Judge rules against removal of anti-Catholic statue on university campus
Facebook Twitter Google+ Pinterest Addthis

.- A federal judge in Kansas has ruled that Washburn University did not violate the constitution by prominently displaying a sculpture that depicts a Catholic bishop with a grotesque facial expression, wearing a miter that resembles a phallus. The Thomas More Law Center brought the lawsuit on behalf of Thomas O’Connor, a Washburn professor of 39 years, and Andrew Strobl, a senior at Washburn, after the university refused to act on complaints by numerous Catholics, including the archbishop of the Archdiocese of Kansas City, and remove the sculpture, entitled “Holier than Thou.”  The lawsuit alleged that the sculpture conveyed hostility toward the Catholic faith in violation of the Establishment Clause

But university president Jerry Farley defended the display as fulfilling a purpose of art: “to engage us intellectually and emotionally.”

In his decision, the judge maintained that Washburn had a secular purpose for displaying this sculpture because “it functions to aesthetically enhance Washburn’s campus, broaden the educational experiences [and] increase the intellectual capacities of Washburn’s students.”

The judge concluded that the sculpture “would [not] cause a reasonable observer to believe that [Washburn] endorsed hostility towards the Catholic religion.”

Robert Muise, the Law Center attorney handling this case, called the decision “very disappointing” and said the centre intends to appeal the decision. “Catholics will not remain silent while their faith is being publicly ridiculed by a government institution,” he said.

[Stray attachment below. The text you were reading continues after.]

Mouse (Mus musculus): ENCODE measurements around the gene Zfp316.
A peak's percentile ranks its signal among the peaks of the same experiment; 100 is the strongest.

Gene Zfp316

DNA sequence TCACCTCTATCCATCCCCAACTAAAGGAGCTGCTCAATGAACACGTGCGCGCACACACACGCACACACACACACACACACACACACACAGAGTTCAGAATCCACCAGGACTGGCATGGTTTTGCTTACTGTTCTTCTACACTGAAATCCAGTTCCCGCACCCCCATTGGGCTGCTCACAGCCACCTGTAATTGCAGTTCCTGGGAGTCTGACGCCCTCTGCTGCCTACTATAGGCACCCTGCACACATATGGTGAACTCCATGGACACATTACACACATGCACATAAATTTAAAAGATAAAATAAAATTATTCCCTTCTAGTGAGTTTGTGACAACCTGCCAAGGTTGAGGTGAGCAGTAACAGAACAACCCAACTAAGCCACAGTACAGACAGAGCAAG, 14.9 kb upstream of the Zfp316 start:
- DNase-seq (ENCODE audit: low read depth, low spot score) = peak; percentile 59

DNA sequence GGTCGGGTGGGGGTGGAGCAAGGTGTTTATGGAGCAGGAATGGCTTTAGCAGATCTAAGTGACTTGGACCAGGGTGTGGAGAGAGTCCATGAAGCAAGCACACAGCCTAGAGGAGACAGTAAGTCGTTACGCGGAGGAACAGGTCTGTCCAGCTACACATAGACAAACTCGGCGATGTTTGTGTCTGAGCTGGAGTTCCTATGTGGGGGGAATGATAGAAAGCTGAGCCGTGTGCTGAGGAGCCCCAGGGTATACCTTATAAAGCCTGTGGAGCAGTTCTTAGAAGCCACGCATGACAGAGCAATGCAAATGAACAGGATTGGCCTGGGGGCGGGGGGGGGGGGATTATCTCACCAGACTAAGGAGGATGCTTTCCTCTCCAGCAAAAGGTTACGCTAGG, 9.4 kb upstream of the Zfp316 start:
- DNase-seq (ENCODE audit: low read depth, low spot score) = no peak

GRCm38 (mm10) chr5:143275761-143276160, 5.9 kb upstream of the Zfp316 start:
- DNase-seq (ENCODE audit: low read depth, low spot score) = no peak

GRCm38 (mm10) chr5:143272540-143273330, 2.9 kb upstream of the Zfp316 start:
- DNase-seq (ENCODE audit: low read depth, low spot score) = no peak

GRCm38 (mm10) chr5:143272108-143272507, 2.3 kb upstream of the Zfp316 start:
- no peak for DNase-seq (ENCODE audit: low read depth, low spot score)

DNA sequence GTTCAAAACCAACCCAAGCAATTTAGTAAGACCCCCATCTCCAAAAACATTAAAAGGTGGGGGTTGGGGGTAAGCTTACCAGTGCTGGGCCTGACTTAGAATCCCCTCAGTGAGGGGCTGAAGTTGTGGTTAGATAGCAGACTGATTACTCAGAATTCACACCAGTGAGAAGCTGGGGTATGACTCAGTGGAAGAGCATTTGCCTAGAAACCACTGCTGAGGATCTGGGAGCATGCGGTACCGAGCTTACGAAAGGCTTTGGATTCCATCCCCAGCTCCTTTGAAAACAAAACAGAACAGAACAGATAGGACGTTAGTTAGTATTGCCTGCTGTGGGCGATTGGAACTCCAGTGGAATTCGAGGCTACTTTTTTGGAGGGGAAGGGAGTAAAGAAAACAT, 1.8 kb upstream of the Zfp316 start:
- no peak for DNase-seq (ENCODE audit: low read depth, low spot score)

This decision and other recent decisions by federal judges demonstrate that “there is a double standard when it comes to applying the Establishment Clause,” said Richard Thompson, president and chief counsel of the Law Center.

“The Ten Commandments and the Christian Nativity scene are out, but an anti-Catholic display of a bishop wearing a miter that resembles a phallus is permissible because it allegedly enhances aesthetics,” he said.

“Apparently, the religion clauses protect atheists but afford no comparable protection for Christians,” he noted. “This disturbing trend in our federal courts must be reversed.”

Ads by AdsLiveMedia(What's this?)

* The number of messages that can be online is limited. CNA reserves the right to edit messages for content and tone. Comments and opinions expressed by users do not necessarily reflect the opinions or beliefs of CNA. CNA will not publish comments with abusive language, insults or links to other pages


Ads by Google (What's this?)
Ads by Google

Featured Videos

Cardinal Luis Tagle to Pope Francis
Cardinal Luis Tagle to Pope Francis
Pope Francis in the Philippines: Manila Welcomes the Pope
Pope Francis in Sri Lanka: Highlights
Pope Francis in Sri Lanka: Interview with Cardinal Ranjith
Pope Francis in SriLanka: Inter-religious Faith Meeting
Little Sisters of the Poor press conference in Denver
Family thrilled to see Pope Francis in Istanbul
Syrian Refugee, Sara, 14, Before Meeting Pope
Ebola orphans thousands of children in West Africa
One year after Haiyan: Philippines rebuilds homes, lives
An Indian contribution to the Vatican's Synod on the Family
Christ Cathedral CNA video Sept 2014
Alejandro Bermudez of CNA accepts ice bucket challenge
'The Real Albania,' remembering those who fled
Pope Francis in Albania, "one of the most important visits of the post-communist era in Albania"
Pope Francis greets paralyzed man who risked all to see him
Franciscans on the banks of the Tiber in Rome, working for the New Evangelization
Pilgrimage from Czech Republic to Assisi and Rome for intentions
Testimony of young Indian who met Pope in Korea
Preparations of the Closing Mass of 6th Asian Youth Day

Liturgical Calendar

January 26, 2015

Memorial of Saints Timothy and Titus, Bishops

All readings:
Today »
This year »

Catholic Daily

Gospel of the Day

Mk 3:22-30


Daily Readings

Saint of the Day

St. Romuald »


Homily of the Day

Mk 3:22-30